In defense of ‘trash trees’

Apparently, they do need defending.

A couple of weeks ago, on the radio from Austin, a Texas tree specialist used that expression dismissively, as in cut ‘em down, get rid of them. They are eye sores, good for nothing, so do just that.

That attitude was out of character for a preservationist. Just because they don’t all come from the nursery, gussied up for the grounds at the Governor’s Mansion, is no reason to not let them in.

Take a poll.

Ask the hawks that majestically swoop down patrolling the open pasture lands for a meal. They can be seen resting, scanning the horizon from the tops of some of these trees. Others – like natures juke-boxes the Mockingbirds – use the scraggly branches as defensive territory to nest.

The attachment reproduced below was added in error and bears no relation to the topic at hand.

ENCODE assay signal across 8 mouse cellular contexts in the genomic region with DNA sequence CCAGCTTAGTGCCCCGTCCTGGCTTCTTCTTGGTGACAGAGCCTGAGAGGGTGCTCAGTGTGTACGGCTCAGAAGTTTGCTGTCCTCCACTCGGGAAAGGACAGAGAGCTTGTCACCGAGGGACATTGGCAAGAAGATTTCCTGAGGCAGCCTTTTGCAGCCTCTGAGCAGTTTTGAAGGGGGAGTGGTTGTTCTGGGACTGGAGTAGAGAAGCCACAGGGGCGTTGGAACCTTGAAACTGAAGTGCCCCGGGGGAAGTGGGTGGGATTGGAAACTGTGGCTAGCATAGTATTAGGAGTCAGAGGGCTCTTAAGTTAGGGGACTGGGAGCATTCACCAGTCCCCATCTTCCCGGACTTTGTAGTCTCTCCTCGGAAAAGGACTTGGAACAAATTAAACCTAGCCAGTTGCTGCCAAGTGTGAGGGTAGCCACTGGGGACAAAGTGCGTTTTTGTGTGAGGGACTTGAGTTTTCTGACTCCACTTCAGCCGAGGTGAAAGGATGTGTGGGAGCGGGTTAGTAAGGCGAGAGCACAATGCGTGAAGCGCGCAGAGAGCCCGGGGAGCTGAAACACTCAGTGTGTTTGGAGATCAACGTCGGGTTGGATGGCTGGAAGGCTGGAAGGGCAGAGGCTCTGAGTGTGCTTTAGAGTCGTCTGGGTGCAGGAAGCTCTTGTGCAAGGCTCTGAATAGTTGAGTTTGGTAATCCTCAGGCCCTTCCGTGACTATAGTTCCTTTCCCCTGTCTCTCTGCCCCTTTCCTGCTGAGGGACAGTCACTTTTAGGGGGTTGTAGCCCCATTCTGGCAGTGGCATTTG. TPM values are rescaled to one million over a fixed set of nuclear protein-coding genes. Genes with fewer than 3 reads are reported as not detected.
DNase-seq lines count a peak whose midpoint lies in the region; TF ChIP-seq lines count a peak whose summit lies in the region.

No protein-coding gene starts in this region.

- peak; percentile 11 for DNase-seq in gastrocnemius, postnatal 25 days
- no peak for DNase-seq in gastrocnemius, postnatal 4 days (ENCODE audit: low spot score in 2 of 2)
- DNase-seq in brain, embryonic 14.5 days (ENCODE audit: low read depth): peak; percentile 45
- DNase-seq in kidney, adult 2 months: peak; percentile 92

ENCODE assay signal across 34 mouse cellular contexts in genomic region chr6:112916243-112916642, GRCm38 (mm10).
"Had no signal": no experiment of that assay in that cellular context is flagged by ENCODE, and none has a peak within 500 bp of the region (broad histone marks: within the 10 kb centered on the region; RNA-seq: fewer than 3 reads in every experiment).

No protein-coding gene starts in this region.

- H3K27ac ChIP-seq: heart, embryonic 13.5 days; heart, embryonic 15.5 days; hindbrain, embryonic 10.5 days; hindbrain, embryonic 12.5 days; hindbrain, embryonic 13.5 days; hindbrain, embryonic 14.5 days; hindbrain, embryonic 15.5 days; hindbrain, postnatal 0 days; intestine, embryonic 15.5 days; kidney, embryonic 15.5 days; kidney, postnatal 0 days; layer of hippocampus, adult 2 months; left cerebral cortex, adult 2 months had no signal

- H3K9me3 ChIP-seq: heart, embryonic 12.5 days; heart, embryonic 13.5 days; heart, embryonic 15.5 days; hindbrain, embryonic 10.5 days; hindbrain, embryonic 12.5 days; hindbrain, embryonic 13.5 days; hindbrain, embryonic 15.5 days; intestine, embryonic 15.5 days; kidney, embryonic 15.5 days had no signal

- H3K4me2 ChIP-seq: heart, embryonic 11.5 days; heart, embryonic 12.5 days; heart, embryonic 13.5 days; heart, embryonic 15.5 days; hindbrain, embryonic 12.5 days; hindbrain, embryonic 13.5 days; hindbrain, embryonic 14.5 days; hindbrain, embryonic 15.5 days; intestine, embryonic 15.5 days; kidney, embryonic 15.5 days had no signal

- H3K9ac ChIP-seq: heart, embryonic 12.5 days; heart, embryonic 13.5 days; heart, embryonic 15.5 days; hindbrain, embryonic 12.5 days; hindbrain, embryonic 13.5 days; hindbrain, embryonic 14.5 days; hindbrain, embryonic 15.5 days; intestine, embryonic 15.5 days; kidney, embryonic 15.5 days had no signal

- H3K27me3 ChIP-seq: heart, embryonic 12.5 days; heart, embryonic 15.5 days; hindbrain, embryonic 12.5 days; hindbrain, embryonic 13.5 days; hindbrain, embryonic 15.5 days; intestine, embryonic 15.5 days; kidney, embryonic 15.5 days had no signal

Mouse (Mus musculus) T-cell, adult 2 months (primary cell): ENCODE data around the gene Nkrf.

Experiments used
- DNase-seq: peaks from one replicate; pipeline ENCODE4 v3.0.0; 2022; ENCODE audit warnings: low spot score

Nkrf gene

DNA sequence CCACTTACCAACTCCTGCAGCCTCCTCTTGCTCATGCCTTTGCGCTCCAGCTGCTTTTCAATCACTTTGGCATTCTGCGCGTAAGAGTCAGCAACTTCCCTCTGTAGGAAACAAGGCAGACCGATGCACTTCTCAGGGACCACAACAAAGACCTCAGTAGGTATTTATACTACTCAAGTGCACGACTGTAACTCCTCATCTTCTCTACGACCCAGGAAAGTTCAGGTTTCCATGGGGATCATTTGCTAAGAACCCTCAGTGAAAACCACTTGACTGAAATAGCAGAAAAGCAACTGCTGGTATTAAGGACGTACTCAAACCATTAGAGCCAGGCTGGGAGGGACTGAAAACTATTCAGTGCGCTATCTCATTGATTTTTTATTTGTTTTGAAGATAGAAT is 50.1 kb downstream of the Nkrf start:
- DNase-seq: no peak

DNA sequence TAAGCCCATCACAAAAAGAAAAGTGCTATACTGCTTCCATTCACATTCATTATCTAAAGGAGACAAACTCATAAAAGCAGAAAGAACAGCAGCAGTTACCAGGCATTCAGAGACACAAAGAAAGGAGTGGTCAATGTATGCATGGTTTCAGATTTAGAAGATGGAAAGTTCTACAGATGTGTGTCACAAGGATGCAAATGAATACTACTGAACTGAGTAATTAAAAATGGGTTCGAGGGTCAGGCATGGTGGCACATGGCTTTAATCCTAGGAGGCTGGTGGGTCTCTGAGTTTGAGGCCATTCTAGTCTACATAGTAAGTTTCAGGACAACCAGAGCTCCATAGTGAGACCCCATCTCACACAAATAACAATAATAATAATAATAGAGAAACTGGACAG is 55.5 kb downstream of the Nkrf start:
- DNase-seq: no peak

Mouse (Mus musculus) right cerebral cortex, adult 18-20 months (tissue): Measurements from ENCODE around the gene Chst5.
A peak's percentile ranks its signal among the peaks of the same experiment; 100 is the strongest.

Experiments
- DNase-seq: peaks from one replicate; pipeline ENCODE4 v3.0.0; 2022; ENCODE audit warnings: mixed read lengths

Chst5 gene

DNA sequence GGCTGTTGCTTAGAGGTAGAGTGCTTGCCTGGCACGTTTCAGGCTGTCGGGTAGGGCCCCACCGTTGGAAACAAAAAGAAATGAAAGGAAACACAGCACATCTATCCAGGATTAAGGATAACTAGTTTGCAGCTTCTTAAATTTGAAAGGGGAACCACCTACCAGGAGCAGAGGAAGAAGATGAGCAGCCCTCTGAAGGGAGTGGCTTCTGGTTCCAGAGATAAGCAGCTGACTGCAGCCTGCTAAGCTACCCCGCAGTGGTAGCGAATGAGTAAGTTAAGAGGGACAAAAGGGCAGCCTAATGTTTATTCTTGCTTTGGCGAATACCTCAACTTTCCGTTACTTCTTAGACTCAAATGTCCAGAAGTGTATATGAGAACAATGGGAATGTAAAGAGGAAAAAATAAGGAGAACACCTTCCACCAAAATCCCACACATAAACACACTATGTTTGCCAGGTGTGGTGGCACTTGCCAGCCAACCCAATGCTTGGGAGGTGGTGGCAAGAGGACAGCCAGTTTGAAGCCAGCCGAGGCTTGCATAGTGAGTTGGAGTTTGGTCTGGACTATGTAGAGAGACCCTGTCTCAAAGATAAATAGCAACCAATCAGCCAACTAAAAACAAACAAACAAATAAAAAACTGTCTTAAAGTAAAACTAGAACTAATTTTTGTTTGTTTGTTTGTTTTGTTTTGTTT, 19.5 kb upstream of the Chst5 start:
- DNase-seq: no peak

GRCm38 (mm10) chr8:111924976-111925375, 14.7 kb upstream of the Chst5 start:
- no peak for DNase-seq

While they and competitors spar for the best spot, they leave behind seeds that magically grow, and whose fruit wind up as dewberry pie.

These often misshapen, randomly located rest stops in an otherwise uniform, expansive panorama should be celebrated for their pluck.

[See the image above of one that stands at attention, stubbornly refusing to just go away.]

Next time you’re out in fields communing with the silence of the wind, the warmth of the sun, give these less-than-beautifuls their due.

They are part of Nature’s endless cycle of life too.

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